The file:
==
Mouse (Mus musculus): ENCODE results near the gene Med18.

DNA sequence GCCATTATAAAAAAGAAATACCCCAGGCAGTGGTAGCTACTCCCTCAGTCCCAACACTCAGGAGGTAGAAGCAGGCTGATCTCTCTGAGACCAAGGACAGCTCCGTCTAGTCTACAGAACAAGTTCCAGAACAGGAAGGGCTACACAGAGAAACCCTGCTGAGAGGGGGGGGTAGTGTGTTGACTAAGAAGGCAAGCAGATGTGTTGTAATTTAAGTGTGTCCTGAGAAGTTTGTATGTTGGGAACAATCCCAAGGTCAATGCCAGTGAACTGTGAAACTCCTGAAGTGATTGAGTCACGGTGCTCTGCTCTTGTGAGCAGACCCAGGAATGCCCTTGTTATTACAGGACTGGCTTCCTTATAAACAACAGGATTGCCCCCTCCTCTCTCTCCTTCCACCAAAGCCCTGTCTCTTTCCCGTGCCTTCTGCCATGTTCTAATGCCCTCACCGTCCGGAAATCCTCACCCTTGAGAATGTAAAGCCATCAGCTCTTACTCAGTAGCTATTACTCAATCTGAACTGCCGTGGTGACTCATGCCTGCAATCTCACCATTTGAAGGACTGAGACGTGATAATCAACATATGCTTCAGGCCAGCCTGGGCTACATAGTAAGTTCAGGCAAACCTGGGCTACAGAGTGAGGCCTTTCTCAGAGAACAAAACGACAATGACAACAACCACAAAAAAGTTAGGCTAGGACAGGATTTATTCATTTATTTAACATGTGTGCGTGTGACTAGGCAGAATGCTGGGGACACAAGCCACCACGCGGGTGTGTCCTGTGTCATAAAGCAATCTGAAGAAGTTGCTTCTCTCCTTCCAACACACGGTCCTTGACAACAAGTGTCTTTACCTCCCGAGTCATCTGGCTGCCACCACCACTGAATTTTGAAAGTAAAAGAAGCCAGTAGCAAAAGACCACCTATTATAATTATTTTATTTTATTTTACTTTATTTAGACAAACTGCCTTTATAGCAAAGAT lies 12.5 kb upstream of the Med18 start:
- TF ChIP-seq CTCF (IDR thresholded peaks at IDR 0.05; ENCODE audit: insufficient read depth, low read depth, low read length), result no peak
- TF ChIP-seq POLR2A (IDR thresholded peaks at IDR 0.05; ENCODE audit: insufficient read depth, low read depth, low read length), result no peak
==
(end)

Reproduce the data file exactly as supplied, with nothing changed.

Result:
Mouse (Mus musculus): ENCODE results near the gene Med18.

DNA sequence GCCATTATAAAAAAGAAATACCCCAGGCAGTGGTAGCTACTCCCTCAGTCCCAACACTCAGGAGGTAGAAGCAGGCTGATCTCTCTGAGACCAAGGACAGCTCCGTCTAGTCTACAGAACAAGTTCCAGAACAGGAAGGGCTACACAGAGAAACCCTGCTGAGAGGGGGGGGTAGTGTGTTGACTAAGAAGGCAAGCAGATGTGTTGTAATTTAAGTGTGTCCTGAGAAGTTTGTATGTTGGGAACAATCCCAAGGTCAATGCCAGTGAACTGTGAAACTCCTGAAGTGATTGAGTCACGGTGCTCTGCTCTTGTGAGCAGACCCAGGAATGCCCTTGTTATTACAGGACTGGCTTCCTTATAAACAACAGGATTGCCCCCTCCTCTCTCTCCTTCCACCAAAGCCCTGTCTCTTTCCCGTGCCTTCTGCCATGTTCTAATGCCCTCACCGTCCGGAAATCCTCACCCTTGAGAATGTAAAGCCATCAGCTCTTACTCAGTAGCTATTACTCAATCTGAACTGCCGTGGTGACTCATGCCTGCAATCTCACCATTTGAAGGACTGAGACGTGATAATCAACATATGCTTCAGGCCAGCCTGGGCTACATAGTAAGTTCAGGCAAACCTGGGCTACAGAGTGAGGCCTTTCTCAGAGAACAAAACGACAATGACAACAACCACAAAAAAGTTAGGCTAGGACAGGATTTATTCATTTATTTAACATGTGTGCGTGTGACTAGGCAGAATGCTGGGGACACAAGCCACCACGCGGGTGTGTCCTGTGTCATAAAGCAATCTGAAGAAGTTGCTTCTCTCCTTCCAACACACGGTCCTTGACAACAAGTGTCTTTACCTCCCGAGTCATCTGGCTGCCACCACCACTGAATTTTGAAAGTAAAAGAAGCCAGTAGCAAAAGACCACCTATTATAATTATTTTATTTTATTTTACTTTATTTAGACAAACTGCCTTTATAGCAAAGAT lies 12.5 kb upstream of the Med18 start:
- TF ChIP-seq CTCF (IDR thresholded peaks at IDR 0.05; ENCODE audit: insufficient read depth, low read depth, low read length), result no peak
- TF ChIP-seq POLR2A (IDR thresholded peaks at IDR 0.05; ENCODE audit: insufficient read depth, low read depth, low read length), result no peak